Toorie’s route to MacNeil’s lab was somewhat circuitous.
“I wanted to be a teacher in elementary or high school,” said Toorie, who was born in Trinidad. “I always wanted to teach. But when I came to York I was a Bio-Tech major. Then I switched to PA (Physician Assistant) before I switched to biology.”
Chemistry professor, Dr. Emmanuel Chang who has been at York since 2006, is delighted with his student’s acceptance into the program at Brown, too.
“She’s very motivated,” he says of Sherida Rahaman, a biology major. “She’s a very good learner. She’s quite meticulous and holds herself to a very high standard. She learnt a wide variety of chemistry and molecular biology. Her project involves Cyclin-dependent kinase -- an enzyme that plays a central role in how cells divide. When they divide out of control you get tumors.”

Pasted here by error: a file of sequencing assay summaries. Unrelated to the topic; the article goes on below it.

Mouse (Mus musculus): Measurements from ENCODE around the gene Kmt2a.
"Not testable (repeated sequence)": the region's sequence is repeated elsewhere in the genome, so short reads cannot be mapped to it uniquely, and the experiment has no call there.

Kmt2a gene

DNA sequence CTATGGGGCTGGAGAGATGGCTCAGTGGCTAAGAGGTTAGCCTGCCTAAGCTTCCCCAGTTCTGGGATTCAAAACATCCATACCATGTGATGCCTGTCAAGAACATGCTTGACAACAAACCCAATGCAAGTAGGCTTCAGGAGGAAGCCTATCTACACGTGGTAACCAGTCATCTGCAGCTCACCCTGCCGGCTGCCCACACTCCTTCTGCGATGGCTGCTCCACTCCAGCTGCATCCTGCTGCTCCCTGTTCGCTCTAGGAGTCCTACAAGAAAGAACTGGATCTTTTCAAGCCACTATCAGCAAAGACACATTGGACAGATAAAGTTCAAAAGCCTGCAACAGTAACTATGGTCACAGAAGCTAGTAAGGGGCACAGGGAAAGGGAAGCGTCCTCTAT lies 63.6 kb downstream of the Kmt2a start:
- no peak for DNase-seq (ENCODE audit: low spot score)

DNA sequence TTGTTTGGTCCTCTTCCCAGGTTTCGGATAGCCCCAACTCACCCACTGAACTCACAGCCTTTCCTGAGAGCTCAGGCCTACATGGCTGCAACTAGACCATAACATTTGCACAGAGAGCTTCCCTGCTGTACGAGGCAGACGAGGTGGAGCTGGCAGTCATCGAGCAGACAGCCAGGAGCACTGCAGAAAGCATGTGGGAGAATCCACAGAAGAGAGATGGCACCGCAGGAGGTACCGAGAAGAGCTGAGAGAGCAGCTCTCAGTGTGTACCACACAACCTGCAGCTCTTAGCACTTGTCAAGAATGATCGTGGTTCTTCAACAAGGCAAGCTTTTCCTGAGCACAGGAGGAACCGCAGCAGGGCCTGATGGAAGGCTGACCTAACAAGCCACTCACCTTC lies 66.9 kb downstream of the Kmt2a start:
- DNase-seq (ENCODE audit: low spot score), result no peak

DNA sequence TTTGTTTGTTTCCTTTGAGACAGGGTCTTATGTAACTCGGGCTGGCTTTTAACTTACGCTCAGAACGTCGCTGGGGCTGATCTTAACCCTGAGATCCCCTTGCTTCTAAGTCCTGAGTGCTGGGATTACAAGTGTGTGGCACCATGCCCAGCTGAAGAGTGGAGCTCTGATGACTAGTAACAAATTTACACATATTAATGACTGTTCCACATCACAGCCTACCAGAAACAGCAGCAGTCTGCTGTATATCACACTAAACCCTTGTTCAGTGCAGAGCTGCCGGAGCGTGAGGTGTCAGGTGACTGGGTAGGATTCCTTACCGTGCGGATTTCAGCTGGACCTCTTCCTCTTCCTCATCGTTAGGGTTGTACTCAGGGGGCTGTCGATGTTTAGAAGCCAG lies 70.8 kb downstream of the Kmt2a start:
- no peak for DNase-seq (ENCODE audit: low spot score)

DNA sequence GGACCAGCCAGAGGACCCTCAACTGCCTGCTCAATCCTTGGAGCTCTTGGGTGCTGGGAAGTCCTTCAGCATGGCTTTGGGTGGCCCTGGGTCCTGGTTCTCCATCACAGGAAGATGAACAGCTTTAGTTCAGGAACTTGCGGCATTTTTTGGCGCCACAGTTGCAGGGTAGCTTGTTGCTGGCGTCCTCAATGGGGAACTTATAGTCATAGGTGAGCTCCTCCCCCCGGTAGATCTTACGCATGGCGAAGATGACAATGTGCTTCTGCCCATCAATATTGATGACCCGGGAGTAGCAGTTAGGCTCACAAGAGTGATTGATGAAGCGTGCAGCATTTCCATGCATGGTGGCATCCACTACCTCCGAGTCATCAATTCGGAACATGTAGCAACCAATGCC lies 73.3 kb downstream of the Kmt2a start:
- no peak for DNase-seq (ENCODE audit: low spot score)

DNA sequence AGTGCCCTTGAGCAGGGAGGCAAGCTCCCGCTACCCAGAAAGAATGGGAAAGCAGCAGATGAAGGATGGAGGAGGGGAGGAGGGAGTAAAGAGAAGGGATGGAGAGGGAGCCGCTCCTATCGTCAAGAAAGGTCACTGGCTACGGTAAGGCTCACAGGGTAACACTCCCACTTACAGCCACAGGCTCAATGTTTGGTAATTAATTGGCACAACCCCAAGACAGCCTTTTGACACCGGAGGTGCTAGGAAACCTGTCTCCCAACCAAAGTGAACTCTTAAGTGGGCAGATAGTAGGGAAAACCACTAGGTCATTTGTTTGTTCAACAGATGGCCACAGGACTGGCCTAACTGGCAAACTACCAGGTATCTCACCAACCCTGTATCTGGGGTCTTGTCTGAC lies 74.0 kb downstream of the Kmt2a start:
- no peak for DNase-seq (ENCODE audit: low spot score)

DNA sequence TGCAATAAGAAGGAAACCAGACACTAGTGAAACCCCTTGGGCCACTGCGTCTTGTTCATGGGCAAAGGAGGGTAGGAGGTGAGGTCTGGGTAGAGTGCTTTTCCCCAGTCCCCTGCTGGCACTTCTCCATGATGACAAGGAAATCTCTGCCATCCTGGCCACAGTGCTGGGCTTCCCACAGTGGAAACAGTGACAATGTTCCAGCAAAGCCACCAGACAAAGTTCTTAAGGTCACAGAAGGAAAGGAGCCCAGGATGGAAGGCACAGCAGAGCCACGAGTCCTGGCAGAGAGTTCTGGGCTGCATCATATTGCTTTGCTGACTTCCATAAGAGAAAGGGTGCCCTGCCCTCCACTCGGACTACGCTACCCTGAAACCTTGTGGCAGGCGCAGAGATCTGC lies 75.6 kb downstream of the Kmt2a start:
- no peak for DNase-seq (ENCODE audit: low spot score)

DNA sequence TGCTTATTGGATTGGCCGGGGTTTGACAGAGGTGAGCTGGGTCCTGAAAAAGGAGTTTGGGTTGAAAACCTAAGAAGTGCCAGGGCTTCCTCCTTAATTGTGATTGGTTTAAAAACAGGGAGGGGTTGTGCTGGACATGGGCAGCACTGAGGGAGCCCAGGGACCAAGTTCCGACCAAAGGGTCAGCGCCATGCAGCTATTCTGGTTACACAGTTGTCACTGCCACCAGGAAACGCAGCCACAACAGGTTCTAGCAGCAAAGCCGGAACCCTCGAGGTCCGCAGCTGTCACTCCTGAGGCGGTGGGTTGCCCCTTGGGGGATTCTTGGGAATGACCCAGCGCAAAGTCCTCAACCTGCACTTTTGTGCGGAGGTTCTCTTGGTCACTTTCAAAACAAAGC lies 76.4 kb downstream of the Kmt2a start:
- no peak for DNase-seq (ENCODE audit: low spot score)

Rahaman, who already had a Bachelors degree in Accounting from Baruch College when she came to York, said she was motivated to give up her career as a CPA when her father died after a short battle with stomach cancer.
“The doctors couldn’t tell us why my father’s cancer reached stage IV without (his) exhibiting prior symptoms. And then died suddenly within three months of being diagnosed,” said Rahaman who is originally from Guyana. I wanted to understand why. [But] things happen to shape your life.”
Now the former accountant will graduate summa cum laude from York with special honors in Biology.
Adeola Adebayo, a young Nigerian immigrant, has been studying immunology in the lab of her mentor, Dr. Ivica Arsov, a specialist in immunology. The soft-spoken scholar is both thrilled and surprised and she credits the dedicated mentors at York.
“I know I wanted to do research but never knew I’d be going to Brown,” said a humbled Adebayo who has studied proteins essential to the development of lymphocytes. “At York it is very easy to get access to the professors. You get good mentoring [here].”
Dr. Arsov underscores the point.